Yet, in addition to lockdown, the lack of contact with people affected her mentally as she could not see her family and friends, leaving her uncertain about when it would be possible to meet them again.

“I had to give up my love for travelling because of the border closures. I could not even visit most of my close friends (who feel like family) in the nearby Netherlands. It has been a few months of not seeing them, yet we live close to each other. I was planning to visit my family in Kenya this December, but I couldn’t due to travel restrictions,” she said.

At the beginning of the pandemic, buying panic also increased the stress of students. Toilet papers, face masks, hand sanitisers and things like flour, rice, sugar, baking powder and more were in short supply.

Due to this, Sheila highlighted that there were weeks when it was also impossible to find food essentials like pasta, a situation that affected her eating habits, so she was forced to prepare food with whatever things she had. She often supplied her fellow students with toilet papers.

“Siegen Helps Students” – Project Offering €450 to Students in Need Amid Pandemic

The University of Siegen where Sheila is a student has been supporting its students since the very first days of COVID-19 outbreak. Sheila emphasised that the first source of support was a list with different funding options for students affected by the pandemic.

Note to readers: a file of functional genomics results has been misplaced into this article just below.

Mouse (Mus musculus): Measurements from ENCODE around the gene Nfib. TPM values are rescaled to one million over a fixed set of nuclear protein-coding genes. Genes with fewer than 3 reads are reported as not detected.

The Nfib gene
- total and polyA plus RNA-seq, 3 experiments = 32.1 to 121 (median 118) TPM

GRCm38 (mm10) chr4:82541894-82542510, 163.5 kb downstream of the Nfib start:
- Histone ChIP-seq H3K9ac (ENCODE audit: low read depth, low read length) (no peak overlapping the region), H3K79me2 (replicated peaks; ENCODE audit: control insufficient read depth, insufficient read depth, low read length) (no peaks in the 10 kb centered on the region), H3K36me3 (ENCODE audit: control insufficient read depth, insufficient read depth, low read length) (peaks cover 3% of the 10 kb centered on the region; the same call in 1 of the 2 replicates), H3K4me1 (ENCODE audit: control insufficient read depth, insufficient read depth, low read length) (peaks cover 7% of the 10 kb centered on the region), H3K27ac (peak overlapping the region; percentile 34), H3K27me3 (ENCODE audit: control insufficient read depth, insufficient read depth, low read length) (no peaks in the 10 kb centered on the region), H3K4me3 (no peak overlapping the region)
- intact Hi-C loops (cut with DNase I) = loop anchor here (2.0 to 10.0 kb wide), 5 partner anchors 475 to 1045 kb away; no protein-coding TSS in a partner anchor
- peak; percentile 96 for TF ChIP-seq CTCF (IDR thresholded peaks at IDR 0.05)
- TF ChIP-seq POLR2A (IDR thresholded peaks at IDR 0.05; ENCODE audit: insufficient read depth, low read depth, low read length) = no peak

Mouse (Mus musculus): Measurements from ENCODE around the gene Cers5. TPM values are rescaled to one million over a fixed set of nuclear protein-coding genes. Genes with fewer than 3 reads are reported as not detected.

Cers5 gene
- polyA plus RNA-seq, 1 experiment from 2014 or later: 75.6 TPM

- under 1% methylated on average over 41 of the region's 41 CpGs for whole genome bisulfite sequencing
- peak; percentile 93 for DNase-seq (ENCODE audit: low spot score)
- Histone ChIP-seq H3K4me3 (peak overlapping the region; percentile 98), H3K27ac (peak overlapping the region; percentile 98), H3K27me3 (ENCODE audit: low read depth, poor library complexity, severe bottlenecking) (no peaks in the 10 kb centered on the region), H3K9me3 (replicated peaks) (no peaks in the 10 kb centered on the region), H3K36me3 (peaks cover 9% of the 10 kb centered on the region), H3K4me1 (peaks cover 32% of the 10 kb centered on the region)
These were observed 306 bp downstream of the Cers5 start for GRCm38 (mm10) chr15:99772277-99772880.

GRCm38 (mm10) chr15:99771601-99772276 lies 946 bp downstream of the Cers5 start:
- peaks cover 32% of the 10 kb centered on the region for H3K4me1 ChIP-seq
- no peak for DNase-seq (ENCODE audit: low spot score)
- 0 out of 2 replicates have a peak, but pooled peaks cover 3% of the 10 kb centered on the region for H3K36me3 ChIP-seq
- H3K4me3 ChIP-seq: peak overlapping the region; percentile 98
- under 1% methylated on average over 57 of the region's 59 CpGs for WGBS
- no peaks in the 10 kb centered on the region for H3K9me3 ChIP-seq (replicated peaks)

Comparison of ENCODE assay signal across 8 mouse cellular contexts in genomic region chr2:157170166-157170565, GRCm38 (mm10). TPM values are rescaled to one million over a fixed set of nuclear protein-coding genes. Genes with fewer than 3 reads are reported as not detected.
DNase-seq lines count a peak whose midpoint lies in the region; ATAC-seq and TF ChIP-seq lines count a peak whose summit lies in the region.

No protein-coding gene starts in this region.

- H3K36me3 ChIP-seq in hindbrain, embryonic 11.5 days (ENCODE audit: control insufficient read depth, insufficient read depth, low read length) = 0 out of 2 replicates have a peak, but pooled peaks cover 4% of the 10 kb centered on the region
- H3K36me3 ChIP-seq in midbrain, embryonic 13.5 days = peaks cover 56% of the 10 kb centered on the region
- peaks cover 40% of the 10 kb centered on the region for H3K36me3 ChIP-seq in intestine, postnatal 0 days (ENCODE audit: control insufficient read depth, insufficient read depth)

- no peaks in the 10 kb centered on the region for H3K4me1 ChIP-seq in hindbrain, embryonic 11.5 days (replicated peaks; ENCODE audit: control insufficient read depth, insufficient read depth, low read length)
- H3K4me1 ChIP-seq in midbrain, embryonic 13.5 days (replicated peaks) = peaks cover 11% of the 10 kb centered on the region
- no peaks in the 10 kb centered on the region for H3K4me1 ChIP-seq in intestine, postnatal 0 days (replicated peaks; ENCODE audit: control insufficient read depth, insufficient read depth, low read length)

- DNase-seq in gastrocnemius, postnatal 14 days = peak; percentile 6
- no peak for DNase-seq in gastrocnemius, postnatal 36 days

One of the options she mentioned was the “Siegen Helps Students”, a crowdfunding project offering an amount of €450 to students who were more adversely affected by the pandemic.

In addition, the university also supported students in the psychological aspect, by providing them helpline numbers so they can call the university in case they need psychological help.

The Federal Ministry of Education (BMBF) is providing bridging aid to students affected by the pandemic until the end of the winter semester, which includes two components: the KfW students loan and the financial aid given by the student services. Sheila noted that she is currently benefiting from the KfW student loan.

As the access to the interest-free loan is not the same for locals and international students, Sheila said that international students could access the loan from June 1, 2020, while the local students accessed it from May 8, 2020.

“The interest until then will be taken care of by the Federal Ministry of Education and Research (BMBF). After that, the then valid interest rate has to be borne by students themselves. I am currently receiving the loan. I receive it every month,” Sheila said.

Online learning has, in particular, affected students living in different time zones, as for them, taking online classes sometimes was almost impossible.

For Sumaiya Tabassum from Bangladesh, a Graduate Research Assistant at the University of Nebraska – Lincoln, studying amid Coronavirus was a challenging experience due to the 12-hours time difference between her home country and Nebraska.

A survey conducted by Easy Group, an education company founded by University of Toronto alumni showed that online learning has been a negative experience for around 70 per cent of students participating in the survey.